5. James E. Rauch, 1996. "Networks versus Markets in International Trade," NBER Working Papers 5617, National Bureau of Economic Research, Inc.
  6. Kimberly A. Clausing, 2001. "Trade creation and trade diversion in the Canada - United States Free Trade Agreement," Canadian Journal of Economics, Canadian Economics Association, vol. 34(3), pages 677-696, August.
  7. James E. Anderson & Eric van Wincoop, 2003. "Gravity with Gravitas: A Solution to the Border Puzzle," American Economic Review, American Economic Association, vol. 93(1), pages 170-192, March.
  8. Rubinstein, Yona & Helpman, Elhanan & Melitz, Marc, 2008. "Estimating Trade Flows: Trading Partners and Trading Volumes," Scholarly Articles 3228230, Harvard University Department of Economics.
  9. Hector Calvo-Pardo & Caroline Freund & Emanuel Ornelas, 2009. "The ASEAN Free Trade Agreement: impact on trade flows and external trade barriers," LSE Research Online Documents on Economics 28602, London School of Economics and Political Science, LSE Library.
  10. Carrere, Celine, 2006. "Revisiting the effects of regional trade agreements on trade flows with proper specification of the gravity model," European Economic Review, Elsevier, vol. 50(2), pages 223-247, February.
  11. Baier, Scott L. & Bergstrand, Jeffrey H., 2009. "Estimating the effects of free trade agreements on international trade flows using matching econometrics," Journal of International Economics, Elsevier, vol. 77(1), pages 63-76, February.
  12. Bernard Hoekman & Will Martin & Carlos A. Primo Braga, 2009. "Trade Preference Erosion : Measurement and Policy Response," World Bank Publications, The World Bank, number 9437, October.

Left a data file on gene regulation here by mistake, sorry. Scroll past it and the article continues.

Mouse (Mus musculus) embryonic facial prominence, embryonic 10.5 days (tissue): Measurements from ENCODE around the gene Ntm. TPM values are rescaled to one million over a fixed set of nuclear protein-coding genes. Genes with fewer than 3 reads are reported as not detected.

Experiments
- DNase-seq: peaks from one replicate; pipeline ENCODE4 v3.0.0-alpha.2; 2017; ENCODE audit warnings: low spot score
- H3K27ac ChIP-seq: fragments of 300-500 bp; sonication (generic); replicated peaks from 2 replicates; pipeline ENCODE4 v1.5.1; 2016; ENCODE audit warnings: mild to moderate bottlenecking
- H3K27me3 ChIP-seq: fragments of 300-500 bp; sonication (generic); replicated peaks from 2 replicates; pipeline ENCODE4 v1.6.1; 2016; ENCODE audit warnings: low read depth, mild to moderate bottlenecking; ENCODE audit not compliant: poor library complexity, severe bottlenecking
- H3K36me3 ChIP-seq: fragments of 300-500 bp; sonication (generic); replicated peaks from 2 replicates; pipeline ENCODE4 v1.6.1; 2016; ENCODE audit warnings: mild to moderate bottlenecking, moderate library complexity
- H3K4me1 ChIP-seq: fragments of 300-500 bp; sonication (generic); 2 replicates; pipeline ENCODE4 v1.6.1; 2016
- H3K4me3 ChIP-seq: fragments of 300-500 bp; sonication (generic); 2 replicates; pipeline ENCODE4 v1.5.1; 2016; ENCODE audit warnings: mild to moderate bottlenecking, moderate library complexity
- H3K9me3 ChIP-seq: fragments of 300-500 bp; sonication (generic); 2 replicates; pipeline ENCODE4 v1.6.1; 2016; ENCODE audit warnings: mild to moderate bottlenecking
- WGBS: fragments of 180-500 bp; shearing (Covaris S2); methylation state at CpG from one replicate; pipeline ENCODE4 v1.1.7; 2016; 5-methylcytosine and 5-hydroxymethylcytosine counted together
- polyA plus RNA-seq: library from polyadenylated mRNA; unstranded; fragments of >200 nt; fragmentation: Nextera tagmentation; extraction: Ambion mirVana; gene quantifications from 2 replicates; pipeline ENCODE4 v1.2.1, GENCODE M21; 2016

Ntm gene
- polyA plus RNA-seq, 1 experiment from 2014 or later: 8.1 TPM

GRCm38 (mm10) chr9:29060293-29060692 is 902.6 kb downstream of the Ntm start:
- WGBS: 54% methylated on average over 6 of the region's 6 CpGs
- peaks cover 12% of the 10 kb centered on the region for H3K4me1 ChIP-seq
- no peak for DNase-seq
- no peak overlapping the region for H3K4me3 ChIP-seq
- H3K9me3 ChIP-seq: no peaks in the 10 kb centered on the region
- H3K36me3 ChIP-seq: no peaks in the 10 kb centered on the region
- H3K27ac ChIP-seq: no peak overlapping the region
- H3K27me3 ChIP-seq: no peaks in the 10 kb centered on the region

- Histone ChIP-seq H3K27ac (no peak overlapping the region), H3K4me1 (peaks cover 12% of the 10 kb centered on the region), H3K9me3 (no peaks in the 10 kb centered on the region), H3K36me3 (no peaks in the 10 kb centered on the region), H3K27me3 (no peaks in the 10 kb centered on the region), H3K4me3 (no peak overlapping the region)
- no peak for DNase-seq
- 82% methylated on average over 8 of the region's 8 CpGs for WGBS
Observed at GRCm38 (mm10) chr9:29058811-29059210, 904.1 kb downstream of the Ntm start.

Full references (including those not matched with items on IDEAS)

Citations

Lists

This item is not listed on Wikipedia, on a reading list or among the top items on IDEAS.

Statistics

Access and download statistics

Corrections

When requesting a correction, please mention this item's handle: RePEc:unc:blupap:50. See general information about how to correct material in RePEc.

For technical questions regarding this item, or to correct its authors, title, abstract, bibliographic or download information, contact: (Isabelle Porcu).

If you have authored this item and are not yet registered with RePEc, we encourage you to do it here. This allows to link your profile to this item. It also allows you to accept potential citations to this item that we are uncertain about.

If references are entirely missing, you can add them using this form.

If the full references list an item that is present in RePEc, but the system did not link to it, you can help with this form.

If you know of missing items citing this one, you can help us creating those links by adding the relevant references in the same way as above, for each refering item. If you are a registered author of this item, you may also want to check the "citations" tab in your profile, as there may be some citations waiting for confirmation.

Please note that corrections may take a couple of weeks to filter through the various RePEc services.